LEWISTOWN - As the back-to-school list fills up with tasks like shopping for supplies and clothes, parents should also add a trip to the optometrist for a comprehensive eye exam.
In fact, according to the American Optometric Association, even parents with children younger than school age should get their kids checked every year, starting as early as 6 months.
To promote early eye screenings, the American Optometric Association developed the Infant See program, a comprehensive eye assessment for infants in the first year of life, offering early detection of potential eye and vision problems at no cost.
Sentinel photo by MATT STRICKER
Ryan, age 6 months, receives an eye exam Thursday from Wise Eyes optometrist Dr. Rod Beazer, left, while seated in the lap of his mother, Dr. Katherine Harvatine. The exam was conducted as part of the Infant See program, which seeks to assess vision needs at an early age.
"The Infant See Program is designed to increase public awareness of child and infant eye care and to promote the public to seek out that eye care," said Dr. Richard Burns, of Burns Eye Care Associates in Lewistown. "Optometrists join the program as volunteers and perform the screenings."
Burns and his brother, Robert Burns, have been offering Infant See screenings for four years now. The exam focuses on the physical health of the eye as well as the vision itself, Burns said.
According to the AOA, visual development is most dramatic between 6 and 12 months of age. Early detection can prevent and reduce the possibility of serious vision impairments that one in every 10 children are at risk of.
The biggest thing that optometrists are looking for during infant and early childhood exams is if the eyes are working together, said Dr. Roderick Beazer, of Harvatine Optometry Inc., in Burnham.
"We check to ensure that no one eye is turning in or out, which can normally lead to lazy eye," Beazer said. "We also check how well the infant's eyes can follow an object. If it's difficult, it may also be a sign of lazy eye."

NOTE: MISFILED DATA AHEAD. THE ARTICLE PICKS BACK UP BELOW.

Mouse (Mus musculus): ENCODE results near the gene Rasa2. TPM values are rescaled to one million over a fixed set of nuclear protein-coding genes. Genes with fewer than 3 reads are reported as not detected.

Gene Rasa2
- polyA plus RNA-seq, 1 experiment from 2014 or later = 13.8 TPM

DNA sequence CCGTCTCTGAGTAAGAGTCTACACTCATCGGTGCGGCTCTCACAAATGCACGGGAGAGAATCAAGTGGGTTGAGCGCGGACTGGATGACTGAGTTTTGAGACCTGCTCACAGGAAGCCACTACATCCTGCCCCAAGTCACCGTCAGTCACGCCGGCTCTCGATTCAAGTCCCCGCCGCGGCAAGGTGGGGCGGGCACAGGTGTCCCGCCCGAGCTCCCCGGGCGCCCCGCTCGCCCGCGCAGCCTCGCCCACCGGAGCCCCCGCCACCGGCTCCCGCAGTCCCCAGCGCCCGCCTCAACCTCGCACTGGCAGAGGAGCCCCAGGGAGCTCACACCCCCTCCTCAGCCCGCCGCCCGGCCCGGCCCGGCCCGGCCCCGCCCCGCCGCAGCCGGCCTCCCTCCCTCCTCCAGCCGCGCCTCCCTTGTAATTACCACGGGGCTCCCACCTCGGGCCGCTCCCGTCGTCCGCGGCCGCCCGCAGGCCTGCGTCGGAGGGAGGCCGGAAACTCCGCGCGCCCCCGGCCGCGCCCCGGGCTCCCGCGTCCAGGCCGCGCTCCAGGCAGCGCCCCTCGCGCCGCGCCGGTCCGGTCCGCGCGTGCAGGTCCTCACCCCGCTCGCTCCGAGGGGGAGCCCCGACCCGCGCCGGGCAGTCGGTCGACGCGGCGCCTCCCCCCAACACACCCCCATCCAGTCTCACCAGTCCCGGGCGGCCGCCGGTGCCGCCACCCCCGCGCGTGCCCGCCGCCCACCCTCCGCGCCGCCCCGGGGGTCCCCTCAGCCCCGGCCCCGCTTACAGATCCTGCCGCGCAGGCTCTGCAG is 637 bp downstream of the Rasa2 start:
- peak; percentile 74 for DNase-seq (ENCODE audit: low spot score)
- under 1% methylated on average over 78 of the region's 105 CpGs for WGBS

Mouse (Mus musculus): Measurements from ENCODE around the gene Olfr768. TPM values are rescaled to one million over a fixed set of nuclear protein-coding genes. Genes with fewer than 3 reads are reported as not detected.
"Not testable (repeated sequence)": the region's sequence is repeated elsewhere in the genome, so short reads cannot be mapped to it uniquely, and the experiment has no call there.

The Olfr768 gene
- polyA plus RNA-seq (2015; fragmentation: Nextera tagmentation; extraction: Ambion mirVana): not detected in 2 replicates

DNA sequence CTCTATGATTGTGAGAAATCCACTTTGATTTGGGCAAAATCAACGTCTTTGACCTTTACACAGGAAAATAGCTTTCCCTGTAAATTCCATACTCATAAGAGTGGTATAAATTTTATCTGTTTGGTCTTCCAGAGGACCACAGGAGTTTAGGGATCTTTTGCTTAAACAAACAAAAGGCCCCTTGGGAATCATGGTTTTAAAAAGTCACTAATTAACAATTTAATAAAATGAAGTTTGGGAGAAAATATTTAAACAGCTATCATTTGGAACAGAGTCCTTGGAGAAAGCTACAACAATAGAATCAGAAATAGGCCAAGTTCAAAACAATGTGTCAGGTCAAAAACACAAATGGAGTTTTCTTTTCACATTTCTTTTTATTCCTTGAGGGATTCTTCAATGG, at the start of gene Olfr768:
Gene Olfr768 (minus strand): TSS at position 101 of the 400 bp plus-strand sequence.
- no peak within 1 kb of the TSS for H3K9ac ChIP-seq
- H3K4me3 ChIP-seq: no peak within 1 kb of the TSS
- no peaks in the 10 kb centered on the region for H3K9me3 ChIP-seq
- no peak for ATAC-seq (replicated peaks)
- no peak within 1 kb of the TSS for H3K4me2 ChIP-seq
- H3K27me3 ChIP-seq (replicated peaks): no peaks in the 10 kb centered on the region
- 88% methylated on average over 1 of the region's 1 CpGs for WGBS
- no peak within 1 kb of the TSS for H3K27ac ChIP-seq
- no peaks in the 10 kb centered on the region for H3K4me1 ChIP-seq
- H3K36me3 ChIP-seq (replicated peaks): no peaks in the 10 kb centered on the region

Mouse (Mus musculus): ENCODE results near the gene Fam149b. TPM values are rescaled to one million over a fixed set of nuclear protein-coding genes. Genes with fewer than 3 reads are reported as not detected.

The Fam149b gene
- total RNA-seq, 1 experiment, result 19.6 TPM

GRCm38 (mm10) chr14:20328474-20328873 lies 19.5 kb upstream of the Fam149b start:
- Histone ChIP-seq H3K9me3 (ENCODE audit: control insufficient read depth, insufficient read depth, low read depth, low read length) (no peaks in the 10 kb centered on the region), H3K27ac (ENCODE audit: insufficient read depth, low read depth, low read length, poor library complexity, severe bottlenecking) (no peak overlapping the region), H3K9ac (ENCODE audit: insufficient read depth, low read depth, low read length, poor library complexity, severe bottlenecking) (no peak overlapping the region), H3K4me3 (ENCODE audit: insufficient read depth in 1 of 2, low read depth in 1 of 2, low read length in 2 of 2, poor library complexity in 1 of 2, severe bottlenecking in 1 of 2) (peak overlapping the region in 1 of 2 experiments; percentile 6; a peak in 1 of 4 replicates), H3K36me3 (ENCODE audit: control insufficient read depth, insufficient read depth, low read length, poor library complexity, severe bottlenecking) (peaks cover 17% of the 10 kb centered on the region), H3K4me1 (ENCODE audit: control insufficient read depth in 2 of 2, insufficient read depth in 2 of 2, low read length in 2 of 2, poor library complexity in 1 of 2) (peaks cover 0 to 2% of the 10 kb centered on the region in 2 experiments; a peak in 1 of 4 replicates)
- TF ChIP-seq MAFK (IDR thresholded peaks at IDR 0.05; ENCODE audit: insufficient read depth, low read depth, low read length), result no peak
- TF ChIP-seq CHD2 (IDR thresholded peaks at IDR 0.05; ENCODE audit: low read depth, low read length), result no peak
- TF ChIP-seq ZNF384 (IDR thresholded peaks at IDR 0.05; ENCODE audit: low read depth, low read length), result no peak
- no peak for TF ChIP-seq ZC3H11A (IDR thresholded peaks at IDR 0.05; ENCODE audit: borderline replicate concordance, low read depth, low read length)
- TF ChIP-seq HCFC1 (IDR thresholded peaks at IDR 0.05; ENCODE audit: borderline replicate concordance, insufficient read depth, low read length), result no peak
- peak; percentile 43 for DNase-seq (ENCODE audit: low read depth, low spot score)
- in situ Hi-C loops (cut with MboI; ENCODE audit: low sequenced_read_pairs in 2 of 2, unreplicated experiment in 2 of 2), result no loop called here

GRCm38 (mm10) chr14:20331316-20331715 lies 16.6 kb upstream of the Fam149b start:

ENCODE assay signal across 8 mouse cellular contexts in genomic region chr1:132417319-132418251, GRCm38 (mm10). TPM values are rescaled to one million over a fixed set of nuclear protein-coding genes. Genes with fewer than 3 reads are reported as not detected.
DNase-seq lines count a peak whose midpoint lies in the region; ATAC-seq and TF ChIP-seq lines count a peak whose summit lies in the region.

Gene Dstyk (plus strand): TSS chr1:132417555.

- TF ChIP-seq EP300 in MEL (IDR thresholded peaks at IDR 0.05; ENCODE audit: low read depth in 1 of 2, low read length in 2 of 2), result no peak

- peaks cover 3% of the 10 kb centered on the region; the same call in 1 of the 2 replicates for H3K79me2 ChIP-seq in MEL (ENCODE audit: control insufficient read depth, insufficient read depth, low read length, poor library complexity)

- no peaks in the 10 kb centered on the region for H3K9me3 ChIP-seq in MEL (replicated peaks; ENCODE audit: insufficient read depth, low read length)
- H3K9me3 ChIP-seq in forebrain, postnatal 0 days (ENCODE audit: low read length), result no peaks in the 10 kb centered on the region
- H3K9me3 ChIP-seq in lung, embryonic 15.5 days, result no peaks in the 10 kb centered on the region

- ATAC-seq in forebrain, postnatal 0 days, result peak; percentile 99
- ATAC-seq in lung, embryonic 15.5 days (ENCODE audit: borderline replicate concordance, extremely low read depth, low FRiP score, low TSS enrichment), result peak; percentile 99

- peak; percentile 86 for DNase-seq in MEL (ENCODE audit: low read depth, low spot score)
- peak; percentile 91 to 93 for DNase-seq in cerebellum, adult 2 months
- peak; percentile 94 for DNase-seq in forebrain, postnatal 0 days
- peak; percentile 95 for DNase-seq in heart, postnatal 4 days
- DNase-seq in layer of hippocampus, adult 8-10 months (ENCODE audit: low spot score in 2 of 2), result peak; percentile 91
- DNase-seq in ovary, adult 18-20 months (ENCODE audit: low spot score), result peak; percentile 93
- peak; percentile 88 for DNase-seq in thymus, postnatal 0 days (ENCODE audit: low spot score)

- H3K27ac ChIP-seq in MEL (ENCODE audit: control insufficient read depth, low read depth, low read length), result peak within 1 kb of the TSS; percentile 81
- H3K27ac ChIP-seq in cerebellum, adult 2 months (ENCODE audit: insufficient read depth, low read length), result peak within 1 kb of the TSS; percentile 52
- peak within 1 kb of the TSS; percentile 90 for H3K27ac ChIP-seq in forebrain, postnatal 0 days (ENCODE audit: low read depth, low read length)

The screening also includes a basic refractive error test, performed by shining a light into the infant's eyes, to determine any level of nearsightedness or farsightedness, said Dr. Katherine Harvatine, owner of Harvatine Optometry Inc. And if necessary, the infant's eyes will be dilated to examine the back of the eye, she said.
"Clearly, infants can't respond verbally about their vision so we pay close attention to the eyes themselves," Harvatine said. "For parents, it's reassuring to know that your baby's eyes are healthy, or, if there is a problem, to find it early and know how to treat it."
Harvatine joined the Infant See program last September to make sure families in the area had access to good childhood vision care, she said. Usually, an appointment of this kind would cost $59, she added.
"An Infant See exam before 12 months not only helps identify vision and ocular conditions that may need prompt treatment, but it also helps identify children who may need glasses down the road and should be watched more frequently," Harvatine said.
Of the children that don't have their eyes checked at an early age, Harvatine added, 2 to 3 percent wind up with an eye condition that doesn't allow them to see properly, even after corrective treatment.
An undiagnosed vision problem can also delay or cause problems with other forms of infant development such as mobility, Burns added.
For more information on the Infant See program, visit www.infantsee.org. Infant See appointments can be made by calling Burns Eye Care Associates at 248-4574 or Harvatine Optometry Inc. at 248-8103. Greater Vision Eye Associates, in Lewistown, also provides the Infant See program and can be reached at 248-5678.